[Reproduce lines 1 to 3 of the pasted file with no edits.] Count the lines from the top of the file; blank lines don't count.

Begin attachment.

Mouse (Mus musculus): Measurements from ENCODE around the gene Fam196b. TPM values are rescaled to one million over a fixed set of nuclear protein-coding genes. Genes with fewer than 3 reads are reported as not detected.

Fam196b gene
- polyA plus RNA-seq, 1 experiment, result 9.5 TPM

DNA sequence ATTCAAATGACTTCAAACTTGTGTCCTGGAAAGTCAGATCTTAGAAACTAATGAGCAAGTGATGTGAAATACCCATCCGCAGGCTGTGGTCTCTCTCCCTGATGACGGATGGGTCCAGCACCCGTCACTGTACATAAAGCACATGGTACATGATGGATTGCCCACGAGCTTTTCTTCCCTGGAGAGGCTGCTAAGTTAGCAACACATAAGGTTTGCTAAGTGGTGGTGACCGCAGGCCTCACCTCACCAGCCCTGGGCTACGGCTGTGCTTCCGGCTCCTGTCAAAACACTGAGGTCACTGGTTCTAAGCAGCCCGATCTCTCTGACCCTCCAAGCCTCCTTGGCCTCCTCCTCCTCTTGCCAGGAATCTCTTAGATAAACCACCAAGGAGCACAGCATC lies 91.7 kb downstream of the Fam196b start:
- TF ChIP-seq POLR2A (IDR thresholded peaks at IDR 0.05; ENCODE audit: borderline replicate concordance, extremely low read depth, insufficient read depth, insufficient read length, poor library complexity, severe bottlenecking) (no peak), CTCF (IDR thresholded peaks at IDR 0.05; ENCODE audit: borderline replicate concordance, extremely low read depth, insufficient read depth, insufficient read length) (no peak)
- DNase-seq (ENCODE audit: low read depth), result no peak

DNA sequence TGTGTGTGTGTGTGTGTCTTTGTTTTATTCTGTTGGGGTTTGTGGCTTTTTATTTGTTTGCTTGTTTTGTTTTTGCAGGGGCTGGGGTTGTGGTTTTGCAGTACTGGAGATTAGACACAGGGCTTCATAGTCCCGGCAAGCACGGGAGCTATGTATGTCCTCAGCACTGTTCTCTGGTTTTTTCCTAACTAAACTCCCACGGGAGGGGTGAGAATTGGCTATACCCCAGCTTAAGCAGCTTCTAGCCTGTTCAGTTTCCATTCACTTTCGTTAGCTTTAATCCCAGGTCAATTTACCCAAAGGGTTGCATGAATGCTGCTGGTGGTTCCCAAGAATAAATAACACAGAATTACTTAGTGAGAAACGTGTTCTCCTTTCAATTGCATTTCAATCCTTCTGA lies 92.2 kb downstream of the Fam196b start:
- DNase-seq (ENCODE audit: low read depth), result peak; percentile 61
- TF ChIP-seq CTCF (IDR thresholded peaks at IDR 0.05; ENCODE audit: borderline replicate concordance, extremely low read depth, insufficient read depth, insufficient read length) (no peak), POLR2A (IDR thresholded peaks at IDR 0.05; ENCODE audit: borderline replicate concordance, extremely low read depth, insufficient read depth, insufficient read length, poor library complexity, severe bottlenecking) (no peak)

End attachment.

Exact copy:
Mouse (Mus musculus): Measurements from ENCODE around the gene Fam196b. TPM values are rescaled to one million over a fixed set of nuclear protein-coding genes. Genes with fewer than 3 reads are reported as not detected.

Fam196b gene
- polyA plus RNA-seq, 1 experiment, result 9.5 TPM